Skip to main content
Navigate Up
Sign In

CU Joining National Immunotherapy Trial Targeting Cancer

Promising approach unleashes modified T-cells to battle acute lymphoblastic leukemia.

A clinical trial set to launch at the University of Colorado Cancer Center will test a therapy designed to fire the body’s natural defenses against a deadly blood cancer. The target is acute lymphoblastic leukemia (ALL), a cancer that strikes the lymphocytes, which are immature white blood cells in the bone marrow. It most often is treated with chemotherapy, drugs that target specific genetic mutations, and stem cell bone marrow transplants. Children have the greatest chance of surviving the disease. However, for some ALL patients the available treatments fail.

The Cancer Center will recruit patients from anywhere in the country for a trial sponsored by Seattle-based Juno Therapeutics. It targets adult ALL patients whose cells express a protein called CD19 that is very commonly present in B-cell lymphomas, including ALL, said principal investigator Enkhee Purev, MD, PhD, assistant professor with the Division of Hematology in the University of Colorado School of Medicine’s Department of Medicine. The CAR T-cell treatment probably represents the last hope for adult patients who have exhausted the standard treatment options, she said.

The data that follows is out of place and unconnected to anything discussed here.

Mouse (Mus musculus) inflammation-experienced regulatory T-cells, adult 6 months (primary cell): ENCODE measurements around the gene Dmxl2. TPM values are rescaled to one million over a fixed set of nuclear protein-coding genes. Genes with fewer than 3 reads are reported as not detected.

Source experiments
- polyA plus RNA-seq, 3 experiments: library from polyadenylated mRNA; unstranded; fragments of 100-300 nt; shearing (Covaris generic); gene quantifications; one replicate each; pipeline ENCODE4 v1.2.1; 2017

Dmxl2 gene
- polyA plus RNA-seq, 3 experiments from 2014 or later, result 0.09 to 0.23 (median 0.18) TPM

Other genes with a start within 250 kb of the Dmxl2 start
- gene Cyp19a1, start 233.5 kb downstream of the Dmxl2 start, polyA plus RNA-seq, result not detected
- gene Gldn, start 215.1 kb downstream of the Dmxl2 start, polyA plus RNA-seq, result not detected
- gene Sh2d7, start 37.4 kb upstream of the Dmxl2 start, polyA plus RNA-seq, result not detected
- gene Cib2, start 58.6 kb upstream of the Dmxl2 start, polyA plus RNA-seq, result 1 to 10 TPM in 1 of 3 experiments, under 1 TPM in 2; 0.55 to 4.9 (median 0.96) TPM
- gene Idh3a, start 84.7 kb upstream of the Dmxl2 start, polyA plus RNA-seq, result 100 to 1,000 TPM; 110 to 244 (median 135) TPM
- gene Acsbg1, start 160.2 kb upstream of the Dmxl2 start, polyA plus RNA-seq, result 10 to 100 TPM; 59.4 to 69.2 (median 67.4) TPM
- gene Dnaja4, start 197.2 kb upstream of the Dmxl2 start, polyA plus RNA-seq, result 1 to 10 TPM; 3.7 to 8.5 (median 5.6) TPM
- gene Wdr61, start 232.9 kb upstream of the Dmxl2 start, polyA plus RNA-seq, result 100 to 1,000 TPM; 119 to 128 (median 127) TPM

“These are patients who have gone through many treatments, including chemo and transplants,” Purev said. She said without therapy they would typically have only two or three months left to live.